By Erica Wright
The Birmingham Times
Marcella Roberts is not concerned that her son Joshua, who has Down syndrome, will show signs of regression during the COVID-19 public health crisis. In fact, he hasn’t missed a beat.
“My son has a speech therapist, an occupational therapist, and an instructional support teacher, in addition to his regular teacher, who he connects with via Zoom meetings,” she said.
Roberts and her husband, Kevin, are both lawyers, and both are working from home like many professionals. They also spend time making sure their two sons, Joshua and his twin brother Kendal, turn in their assignments on time, as well as spend face-to-face time with Joshua to make sure he gets what he needs.
Joshua, a fifth grader at Brock’s Gap Intermediate School in Hoover, is just one of many students who have had to switch to distance learning as schools began closing in March. According to an article in the Hechinger Report, an online education website, advocates, educators, and parents say kids with disabilities are particularly vulnerable during this crisis and worry some may regress during the pandemic.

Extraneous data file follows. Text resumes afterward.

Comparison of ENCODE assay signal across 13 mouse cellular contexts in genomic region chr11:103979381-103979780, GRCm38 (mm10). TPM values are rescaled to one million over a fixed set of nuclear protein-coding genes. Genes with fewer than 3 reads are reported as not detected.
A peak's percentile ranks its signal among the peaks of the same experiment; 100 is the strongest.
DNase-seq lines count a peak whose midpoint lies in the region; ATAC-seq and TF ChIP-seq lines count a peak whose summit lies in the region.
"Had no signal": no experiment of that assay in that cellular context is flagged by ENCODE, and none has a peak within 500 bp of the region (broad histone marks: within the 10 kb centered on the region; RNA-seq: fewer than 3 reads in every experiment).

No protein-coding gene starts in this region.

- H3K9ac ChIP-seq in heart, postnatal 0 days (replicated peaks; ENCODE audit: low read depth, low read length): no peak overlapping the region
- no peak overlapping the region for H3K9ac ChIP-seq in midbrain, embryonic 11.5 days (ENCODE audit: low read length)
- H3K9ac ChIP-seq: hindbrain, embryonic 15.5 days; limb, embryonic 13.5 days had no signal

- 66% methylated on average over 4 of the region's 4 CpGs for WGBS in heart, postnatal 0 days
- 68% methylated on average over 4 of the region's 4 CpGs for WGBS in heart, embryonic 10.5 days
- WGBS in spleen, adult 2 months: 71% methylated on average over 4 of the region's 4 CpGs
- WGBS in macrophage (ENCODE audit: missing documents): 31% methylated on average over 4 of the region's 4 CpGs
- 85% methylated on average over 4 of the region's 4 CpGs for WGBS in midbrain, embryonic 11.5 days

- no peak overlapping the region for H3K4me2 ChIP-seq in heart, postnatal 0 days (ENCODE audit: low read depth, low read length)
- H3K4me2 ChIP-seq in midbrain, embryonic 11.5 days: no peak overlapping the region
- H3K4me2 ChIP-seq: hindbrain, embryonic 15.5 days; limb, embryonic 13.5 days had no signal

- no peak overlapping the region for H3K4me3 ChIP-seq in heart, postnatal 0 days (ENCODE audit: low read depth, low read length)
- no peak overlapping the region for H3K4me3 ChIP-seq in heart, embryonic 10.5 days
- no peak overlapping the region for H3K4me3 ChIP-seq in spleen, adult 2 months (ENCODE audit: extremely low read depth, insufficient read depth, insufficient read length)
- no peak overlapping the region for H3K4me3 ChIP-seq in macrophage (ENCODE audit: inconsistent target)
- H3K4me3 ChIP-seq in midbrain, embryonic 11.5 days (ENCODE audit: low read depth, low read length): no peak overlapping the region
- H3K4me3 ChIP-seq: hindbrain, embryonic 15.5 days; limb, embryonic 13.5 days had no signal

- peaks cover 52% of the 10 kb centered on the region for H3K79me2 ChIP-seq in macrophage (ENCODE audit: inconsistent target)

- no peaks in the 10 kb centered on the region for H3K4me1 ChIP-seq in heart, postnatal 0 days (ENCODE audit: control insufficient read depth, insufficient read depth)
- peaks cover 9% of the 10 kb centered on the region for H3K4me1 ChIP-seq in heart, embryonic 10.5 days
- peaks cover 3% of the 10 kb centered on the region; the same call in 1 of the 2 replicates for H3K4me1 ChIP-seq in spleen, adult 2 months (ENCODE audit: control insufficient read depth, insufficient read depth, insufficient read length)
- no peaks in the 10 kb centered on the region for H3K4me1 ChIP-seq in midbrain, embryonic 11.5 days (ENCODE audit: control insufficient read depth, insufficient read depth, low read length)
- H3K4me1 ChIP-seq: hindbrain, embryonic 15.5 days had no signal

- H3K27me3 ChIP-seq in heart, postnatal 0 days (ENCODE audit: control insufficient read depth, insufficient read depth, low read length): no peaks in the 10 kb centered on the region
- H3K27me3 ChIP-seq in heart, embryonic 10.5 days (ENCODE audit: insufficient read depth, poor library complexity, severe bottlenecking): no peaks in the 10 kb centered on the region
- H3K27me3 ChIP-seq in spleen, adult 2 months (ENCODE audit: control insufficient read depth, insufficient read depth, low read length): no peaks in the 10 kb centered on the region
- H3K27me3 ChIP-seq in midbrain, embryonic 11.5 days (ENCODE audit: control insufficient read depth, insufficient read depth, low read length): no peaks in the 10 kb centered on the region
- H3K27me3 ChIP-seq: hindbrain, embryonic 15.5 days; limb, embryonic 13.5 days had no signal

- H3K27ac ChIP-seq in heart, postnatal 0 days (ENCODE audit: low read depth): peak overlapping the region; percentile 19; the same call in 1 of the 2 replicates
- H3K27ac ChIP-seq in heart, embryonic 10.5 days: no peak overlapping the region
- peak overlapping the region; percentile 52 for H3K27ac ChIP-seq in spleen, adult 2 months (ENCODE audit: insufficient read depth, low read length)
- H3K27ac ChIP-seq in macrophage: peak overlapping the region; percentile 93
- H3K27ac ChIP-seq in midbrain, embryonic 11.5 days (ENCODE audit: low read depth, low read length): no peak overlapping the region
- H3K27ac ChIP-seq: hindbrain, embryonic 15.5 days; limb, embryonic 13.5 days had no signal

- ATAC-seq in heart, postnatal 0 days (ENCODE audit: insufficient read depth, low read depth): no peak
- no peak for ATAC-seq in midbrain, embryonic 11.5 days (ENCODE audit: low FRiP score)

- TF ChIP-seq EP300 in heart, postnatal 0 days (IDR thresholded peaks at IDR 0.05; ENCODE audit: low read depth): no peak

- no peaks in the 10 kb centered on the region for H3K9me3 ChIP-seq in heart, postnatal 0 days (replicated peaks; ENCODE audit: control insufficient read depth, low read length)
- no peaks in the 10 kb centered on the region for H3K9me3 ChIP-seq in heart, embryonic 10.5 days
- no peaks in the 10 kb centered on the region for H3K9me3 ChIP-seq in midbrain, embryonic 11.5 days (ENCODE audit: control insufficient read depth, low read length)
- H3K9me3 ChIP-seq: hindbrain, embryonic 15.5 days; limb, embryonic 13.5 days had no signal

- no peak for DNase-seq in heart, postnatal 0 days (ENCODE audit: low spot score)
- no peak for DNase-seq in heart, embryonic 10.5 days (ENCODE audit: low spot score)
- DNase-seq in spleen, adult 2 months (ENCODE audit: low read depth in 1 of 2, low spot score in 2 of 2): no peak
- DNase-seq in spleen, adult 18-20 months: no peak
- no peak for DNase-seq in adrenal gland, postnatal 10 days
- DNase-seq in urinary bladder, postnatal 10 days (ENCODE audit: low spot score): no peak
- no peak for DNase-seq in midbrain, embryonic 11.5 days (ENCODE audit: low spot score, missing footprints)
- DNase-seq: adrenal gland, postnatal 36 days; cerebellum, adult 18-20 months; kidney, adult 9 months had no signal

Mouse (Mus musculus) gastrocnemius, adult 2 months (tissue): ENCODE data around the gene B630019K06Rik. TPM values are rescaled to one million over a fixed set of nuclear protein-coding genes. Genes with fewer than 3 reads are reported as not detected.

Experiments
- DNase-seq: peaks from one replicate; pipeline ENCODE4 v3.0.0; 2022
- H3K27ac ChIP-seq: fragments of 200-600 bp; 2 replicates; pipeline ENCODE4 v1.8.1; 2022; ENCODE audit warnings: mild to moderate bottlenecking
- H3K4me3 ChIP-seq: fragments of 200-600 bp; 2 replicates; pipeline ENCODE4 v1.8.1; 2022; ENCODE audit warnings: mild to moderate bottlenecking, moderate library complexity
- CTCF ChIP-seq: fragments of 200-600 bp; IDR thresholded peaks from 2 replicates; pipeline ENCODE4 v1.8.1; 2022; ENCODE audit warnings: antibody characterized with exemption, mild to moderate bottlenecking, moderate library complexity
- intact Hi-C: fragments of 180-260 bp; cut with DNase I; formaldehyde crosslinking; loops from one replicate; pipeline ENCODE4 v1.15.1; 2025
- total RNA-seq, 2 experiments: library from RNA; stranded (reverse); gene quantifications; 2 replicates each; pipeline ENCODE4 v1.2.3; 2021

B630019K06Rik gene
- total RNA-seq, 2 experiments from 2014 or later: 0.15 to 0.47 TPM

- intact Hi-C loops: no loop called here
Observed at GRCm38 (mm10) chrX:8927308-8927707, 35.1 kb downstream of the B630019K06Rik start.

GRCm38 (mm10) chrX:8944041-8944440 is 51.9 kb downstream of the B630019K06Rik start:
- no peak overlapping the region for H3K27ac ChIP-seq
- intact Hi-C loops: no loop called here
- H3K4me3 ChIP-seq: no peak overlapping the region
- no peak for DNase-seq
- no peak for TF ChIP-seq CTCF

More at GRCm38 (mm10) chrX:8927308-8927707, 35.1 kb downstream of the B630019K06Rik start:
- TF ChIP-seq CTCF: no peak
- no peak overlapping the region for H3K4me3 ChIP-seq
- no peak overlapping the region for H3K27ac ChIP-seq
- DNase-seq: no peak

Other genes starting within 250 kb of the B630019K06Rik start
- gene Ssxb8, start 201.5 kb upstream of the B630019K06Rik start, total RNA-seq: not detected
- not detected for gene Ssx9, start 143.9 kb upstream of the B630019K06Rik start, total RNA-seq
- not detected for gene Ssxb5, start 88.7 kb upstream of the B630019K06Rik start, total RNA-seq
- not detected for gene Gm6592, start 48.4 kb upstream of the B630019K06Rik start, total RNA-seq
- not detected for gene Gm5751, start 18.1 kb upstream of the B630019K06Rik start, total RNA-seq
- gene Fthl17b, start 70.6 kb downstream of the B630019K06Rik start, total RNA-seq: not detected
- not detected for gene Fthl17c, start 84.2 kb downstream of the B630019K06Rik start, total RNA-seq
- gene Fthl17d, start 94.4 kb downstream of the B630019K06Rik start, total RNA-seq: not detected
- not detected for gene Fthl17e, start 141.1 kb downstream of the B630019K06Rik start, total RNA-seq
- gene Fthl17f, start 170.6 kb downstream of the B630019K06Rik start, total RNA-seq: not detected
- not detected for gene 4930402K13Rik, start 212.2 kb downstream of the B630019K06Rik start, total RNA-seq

Roberts, who is the president of the board of directors for Down Syndrome Alabama, an organization that advocates and supports individuals with Down syndrome, said her son has the same support at home that he has at school.
“Teachers have provided parents with activities,” she said. “[Joshua] has a full deck for speech. For occupational therapy, I got a packet of information, so they check in with me on a regular basis to see how Joshua is doing. We work on occupational therapy and speech together, and then I send a copy of what he has done in those areas.
“I can schedule time for [the therapists] to connect with us via a Google Meet or something like that, so [Joshua] still has access. … Besides not being able to meet physically, he hasn’t missed a beat.”
Joshua also meets with his instructional support teacher once a week because it’s important for him to maintain the routine he had while school was open.
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